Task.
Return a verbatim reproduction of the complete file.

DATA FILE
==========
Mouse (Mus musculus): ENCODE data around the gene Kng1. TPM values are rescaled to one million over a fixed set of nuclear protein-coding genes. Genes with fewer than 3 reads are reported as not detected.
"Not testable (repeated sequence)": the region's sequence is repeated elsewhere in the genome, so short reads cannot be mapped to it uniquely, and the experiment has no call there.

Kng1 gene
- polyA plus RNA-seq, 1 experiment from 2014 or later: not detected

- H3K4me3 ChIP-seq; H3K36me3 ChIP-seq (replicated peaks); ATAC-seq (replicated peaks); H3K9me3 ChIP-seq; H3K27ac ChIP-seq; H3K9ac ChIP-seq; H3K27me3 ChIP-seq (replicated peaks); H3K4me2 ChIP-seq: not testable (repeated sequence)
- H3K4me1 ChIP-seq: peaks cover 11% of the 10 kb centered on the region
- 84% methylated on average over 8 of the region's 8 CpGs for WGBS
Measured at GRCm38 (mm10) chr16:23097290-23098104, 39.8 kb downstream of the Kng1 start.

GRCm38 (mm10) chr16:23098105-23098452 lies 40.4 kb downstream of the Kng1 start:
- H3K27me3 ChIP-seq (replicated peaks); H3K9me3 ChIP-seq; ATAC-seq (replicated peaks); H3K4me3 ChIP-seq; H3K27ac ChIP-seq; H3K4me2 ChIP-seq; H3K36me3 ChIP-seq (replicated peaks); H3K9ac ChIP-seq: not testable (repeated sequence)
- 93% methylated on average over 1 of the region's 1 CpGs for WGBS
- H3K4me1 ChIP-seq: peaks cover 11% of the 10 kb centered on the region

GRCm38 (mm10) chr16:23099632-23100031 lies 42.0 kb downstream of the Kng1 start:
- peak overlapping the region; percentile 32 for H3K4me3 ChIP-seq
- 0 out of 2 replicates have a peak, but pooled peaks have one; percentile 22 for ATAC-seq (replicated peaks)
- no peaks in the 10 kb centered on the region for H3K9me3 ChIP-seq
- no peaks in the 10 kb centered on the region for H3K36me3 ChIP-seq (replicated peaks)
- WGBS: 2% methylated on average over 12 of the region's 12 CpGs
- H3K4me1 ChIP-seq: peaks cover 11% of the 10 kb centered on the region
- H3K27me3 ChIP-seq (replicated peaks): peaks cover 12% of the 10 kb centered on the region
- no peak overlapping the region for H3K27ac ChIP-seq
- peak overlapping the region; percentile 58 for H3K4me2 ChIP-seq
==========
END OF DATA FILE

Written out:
Mouse (Mus musculus): ENCODE data around the gene Kng1. TPM values are rescaled to one million over a fixed set of nuclear protein-coding genes. Genes with fewer than 3 reads are reported as not detected.
"Not testable (repeated sequence)": the region's sequence is repeated elsewhere in the genome, so short reads cannot be mapped to it uniquely, and the experiment has no call there.

Kng1 gene
- polyA plus RNA-seq, 1 experiment from 2014 or later: not detected

- H3K4me3 ChIP-seq; H3K36me3 ChIP-seq (replicated peaks); ATAC-seq (replicated peaks); H3K9me3 ChIP-seq; H3K27ac ChIP-seq; H3K9ac ChIP-seq; H3K27me3 ChIP-seq (replicated peaks); H3K4me2 ChIP-seq: not testable (repeated sequence)
- H3K4me1 ChIP-seq: peaks cover 11% of the 10 kb centered on the region
- 84% methylated on average over 8 of the region's 8 CpGs for WGBS
Measured at GRCm38 (mm10) chr16:23097290-23098104, 39.8 kb downstream of the Kng1 start.

GRCm38 (mm10) chr16:23098105-23098452 lies 40.4 kb downstream of the Kng1 start:
- H3K27me3 ChIP-seq (replicated peaks); H3K9me3 ChIP-seq; ATAC-seq (replicated peaks); H3K4me3 ChIP-seq; H3K27ac ChIP-seq; H3K4me2 ChIP-seq; H3K36me3 ChIP-seq (replicated peaks); H3K9ac ChIP-seq: not testable (repeated sequence)
- 93% methylated on average over 1 of the region's 1 CpGs for WGBS
- H3K4me1 ChIP-seq: peaks cover 11% of the 10 kb centered on the region

GRCm38 (mm10) chr16:23099632-23100031 lies 42.0 kb downstream of the Kng1 start:
- peak overlapping the region; percentile 32 for H3K4me3 ChIP-seq
- 0 out of 2 replicates have a peak, but pooled peaks have one; percentile 22 for ATAC-seq (replicated peaks)
- no peaks in the 10 kb centered on the region for H3K9me3 ChIP-seq
- no peaks in the 10 kb centered on the region for H3K36me3 ChIP-seq (replicated peaks)
- WGBS: 2% methylated on average over 12 of the region's 12 CpGs
- H3K4me1 ChIP-seq: peaks cover 11% of the 10 kb centered on the region
- H3K27me3 ChIP-seq (replicated peaks): peaks cover 12% of the 10 kb centered on the region
- no peak overlapping the region for H3K27ac ChIP-seq
- peak overlapping the region; percentile 58 for H3K4me2 ChIP-seq